Ecology And Environment

Social and Economic Change through Diversified Farming Systems



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Diversified farming systems is a method of farming that incorporates all farming methods that are sustainable. The purpose of diversified farming systems is to build a farming system that is inclusive and addresses the global needs of all people and ecologically sustains all species from the honey bee to the monarch butterfly to every living creature and earthly habitat.

According to the Berkeley Center for Diversified Farming Systems, "diversified farming systems are a set of methods and tools developed to produce food sustainably by leveraging ecological diversity at plot, field, and landscape scales."

Diversified farming systems has the capability to bring about worldwide social and economic change through its many benefits to the global environment and the people, cultures and species that inhabit this global environment.

Feeding the world population

Diversified farming systems (DFS) are important in order to feed all people around the world so that no people are starving or hungry. According to Berkeley DFS, the primary goal of DFS is to create a "socially just, and secure global food system."

Environmental challenges

Contributing to the rise of DFS are social and environmental challenges the world over, such as increasing population, climate change and depletion of the world's most important resources - oil and water.

Industrial or intensive farming practices are causing wide-scale pollution of water and air, oceanic dead zones with declining coral reefs, destruction of biodiversity and natural habitats and global warming.

Focus of DFS

The main focus of DFS is, according to Berkeley, "on local production, agro-ecological and local knowledge, and whole systems approaches to farming." Therefore, there would also be a reduction in environmental and social costs that industrialized agriculture imposes on farming practices, which in the long-term effects help to stabilize both local economies and the global economy

DFS as a discipline

Diversified farming systems has become a discipline and research project at some major universities. The study of DFS is interdisciplinary and includes sociology, ecology, agronomy, environmental studies, oceanography, economics, geography, anthropology, agroecology and ethnobiology, and may include any other social or physical studies related to the world of producing and distributing food worldwide.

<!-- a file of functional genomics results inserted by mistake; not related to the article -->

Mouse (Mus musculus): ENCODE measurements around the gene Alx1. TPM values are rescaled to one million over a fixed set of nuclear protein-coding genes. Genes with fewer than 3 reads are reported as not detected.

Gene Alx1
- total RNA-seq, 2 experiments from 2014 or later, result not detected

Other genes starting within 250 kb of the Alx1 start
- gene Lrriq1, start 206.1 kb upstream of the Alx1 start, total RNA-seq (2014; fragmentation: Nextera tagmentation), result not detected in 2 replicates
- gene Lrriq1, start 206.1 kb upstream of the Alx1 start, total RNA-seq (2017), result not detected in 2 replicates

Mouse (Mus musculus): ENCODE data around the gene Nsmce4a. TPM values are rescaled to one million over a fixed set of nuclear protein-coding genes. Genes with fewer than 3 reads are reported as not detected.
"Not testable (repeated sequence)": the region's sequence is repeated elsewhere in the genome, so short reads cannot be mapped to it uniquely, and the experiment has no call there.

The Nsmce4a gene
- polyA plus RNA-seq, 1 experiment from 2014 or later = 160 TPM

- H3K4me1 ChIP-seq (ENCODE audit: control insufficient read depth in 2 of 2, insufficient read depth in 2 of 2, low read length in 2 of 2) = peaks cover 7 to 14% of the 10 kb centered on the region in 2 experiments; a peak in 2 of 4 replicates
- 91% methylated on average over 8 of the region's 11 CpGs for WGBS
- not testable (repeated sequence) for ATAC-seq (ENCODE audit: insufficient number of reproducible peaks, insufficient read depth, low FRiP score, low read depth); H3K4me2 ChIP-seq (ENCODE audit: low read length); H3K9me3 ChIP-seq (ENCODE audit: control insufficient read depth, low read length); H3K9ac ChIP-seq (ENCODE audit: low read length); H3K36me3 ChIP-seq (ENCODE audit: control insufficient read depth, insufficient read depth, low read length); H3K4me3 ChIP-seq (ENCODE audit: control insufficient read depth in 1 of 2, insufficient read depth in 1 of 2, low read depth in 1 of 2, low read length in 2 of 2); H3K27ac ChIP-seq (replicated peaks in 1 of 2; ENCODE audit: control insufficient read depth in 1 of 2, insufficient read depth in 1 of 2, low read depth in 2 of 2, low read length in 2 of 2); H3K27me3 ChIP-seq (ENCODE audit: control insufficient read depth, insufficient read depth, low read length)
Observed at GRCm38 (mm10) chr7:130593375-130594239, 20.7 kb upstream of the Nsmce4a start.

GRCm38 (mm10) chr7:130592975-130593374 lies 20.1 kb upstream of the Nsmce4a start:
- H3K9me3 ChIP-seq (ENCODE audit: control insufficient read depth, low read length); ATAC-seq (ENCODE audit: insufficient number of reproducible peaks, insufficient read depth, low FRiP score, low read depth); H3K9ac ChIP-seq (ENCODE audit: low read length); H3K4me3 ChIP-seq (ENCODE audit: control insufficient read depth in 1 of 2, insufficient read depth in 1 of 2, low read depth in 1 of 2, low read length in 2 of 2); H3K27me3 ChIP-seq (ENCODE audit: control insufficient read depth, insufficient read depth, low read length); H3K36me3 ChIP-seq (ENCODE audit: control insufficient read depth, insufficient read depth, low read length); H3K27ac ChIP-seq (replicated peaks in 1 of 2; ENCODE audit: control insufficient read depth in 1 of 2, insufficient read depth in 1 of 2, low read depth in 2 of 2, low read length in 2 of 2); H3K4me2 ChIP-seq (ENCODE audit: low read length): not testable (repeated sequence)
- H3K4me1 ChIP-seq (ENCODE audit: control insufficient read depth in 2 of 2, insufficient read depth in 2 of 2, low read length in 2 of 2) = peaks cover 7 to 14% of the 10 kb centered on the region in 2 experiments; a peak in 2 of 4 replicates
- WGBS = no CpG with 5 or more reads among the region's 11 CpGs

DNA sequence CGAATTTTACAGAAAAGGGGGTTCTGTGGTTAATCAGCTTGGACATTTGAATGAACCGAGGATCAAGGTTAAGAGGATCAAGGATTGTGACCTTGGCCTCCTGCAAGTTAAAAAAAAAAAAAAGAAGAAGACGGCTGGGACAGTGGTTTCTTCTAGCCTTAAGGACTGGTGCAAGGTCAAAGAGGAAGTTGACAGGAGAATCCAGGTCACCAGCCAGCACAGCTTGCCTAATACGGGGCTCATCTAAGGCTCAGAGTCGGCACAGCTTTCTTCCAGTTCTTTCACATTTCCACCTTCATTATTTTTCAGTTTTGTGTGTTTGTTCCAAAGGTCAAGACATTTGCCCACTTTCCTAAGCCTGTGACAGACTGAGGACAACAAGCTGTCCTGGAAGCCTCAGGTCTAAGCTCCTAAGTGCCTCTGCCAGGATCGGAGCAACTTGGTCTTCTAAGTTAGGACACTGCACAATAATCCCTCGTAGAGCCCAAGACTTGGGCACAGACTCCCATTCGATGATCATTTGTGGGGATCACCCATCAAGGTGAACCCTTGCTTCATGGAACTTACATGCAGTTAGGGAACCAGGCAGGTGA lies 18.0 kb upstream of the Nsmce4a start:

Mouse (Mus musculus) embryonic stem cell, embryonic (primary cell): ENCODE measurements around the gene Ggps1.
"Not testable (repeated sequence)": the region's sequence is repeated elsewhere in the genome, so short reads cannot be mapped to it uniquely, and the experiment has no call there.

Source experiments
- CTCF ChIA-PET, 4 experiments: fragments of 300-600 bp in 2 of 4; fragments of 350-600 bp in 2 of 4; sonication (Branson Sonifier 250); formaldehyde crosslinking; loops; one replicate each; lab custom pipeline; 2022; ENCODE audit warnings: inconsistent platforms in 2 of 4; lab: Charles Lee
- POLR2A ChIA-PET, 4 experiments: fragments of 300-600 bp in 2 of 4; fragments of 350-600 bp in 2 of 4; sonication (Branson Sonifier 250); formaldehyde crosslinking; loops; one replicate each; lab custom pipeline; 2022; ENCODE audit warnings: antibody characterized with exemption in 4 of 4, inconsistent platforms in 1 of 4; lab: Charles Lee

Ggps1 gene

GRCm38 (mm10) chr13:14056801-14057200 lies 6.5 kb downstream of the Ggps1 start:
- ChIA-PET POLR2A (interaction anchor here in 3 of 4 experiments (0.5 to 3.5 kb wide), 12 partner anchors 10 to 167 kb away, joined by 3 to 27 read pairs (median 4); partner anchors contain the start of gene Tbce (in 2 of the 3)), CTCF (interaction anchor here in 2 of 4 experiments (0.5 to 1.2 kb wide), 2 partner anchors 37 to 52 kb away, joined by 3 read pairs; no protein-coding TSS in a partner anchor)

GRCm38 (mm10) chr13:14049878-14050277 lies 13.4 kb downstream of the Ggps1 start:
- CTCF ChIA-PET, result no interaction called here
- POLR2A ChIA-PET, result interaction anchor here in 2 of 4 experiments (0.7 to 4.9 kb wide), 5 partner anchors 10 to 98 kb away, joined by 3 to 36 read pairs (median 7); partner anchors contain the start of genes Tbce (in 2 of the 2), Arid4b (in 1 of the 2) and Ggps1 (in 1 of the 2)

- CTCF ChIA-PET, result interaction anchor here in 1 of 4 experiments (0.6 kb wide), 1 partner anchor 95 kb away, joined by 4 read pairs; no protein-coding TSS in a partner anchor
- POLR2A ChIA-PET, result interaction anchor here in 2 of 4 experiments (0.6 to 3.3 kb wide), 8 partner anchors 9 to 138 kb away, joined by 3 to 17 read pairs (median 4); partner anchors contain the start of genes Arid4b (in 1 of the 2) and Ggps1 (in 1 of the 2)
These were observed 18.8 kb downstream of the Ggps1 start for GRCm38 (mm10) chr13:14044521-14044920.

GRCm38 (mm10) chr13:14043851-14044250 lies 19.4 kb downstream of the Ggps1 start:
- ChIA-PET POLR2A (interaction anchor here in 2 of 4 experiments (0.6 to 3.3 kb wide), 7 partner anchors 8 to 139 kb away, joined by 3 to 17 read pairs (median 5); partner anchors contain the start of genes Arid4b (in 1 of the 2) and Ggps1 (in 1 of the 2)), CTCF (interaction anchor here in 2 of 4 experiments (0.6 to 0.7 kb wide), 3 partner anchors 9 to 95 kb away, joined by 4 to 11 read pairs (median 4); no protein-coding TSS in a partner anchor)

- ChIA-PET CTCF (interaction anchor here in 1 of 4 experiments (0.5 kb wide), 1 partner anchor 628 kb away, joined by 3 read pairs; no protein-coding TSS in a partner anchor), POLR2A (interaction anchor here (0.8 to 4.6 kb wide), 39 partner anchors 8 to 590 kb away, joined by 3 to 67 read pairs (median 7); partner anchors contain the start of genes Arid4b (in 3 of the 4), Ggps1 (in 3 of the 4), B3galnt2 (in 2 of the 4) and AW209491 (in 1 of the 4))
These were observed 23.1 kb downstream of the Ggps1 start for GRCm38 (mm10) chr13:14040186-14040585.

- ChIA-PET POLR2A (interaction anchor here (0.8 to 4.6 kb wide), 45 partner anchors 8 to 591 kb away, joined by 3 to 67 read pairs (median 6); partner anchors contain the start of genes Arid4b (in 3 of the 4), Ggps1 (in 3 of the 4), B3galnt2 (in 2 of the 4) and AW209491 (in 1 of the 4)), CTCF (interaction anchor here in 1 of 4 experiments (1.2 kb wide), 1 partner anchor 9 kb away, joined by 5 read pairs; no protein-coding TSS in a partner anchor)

It differs from organic farming, which may only include the organic and ecological aspects of farming but not the social aspects. It however includes organic farming. DFS is wholistic because it includes all disciplines that can help worldwide food production and build sustainable economic food systems worldwide.

Wholistic farming practices of DFS

There are both the physical (environmental) and the social aspects to diversified farming systems. Not only are the physical properties of farming utilized in a sustainable way, but the social manifestations of farming are also included, such as how farming contributes to the economy and how DFS can work to make farming worldwide environmentally sustainable, but also socially and economically sustainable by including all cultures and all people.

The physical practices of DFS include "building soil fertility, cycling nutrients and water, and supporting beneficial insects that control pests and pollinate crops." DFS supports planting a diversity of crop varieties, planting trees, including livestock and aquaculture, crop rotation, and intermingling wild habitats with organic and sustainable planned gardens and crop-growing fields. This practice of DFS should improve the world's "carbon footprint" and help in the reduction of global warming and climate change. With this significant change, the environment will flourish and all peoples, cultures and species will thrive in a global and sustainable food-producing environment.

The social practices of DFS are dependent on "diverse cultures, practices, and governance structures" and the local environment. In other words, DFS seeks to adapt the traditional practices of a culture with new methods of sustainable farming in order to meet economic and social needs of the particular culture involved in the improvement of their farming methods in order to sustain both their livelihood as a culture and their capacity to feed their families.

Diversified farming systems are wholistic and inclusive, serving all peoples and cultures, not only including the human race, but all species, so that there is an intermingling of all sustainable systems worldwide. This system, DFS, hopefully will improve the way farmers farm and the way cultures unite to bring peace and solidarity to the worldwide food system, enabling all creatures to survive.

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ARTICLE SOURCES AND CITATIONS
  • InfoBoxCallToAction ActionArrowhttp://dfs.berkeley.edu/diversified-farming-systems/
  • InfoBoxCallToAction ActionArrowhttp://dfs.berkeley.edu/
  • InfoBoxCallToAction ActionArrowhttp://psep.cce.cornell.edu/facts-slides-self/facts/mod-ag-grw85.aspx
  • InfoBoxCallToAction ActionArrowhttp://www.sust.ag.iastate.edu/gpsa/courses/susag546/546_S06_syll.pdf
  • InfoBoxCallToAction ActionArrowhttp://www.ecologyandsociety.org/vol17/iss4/art44/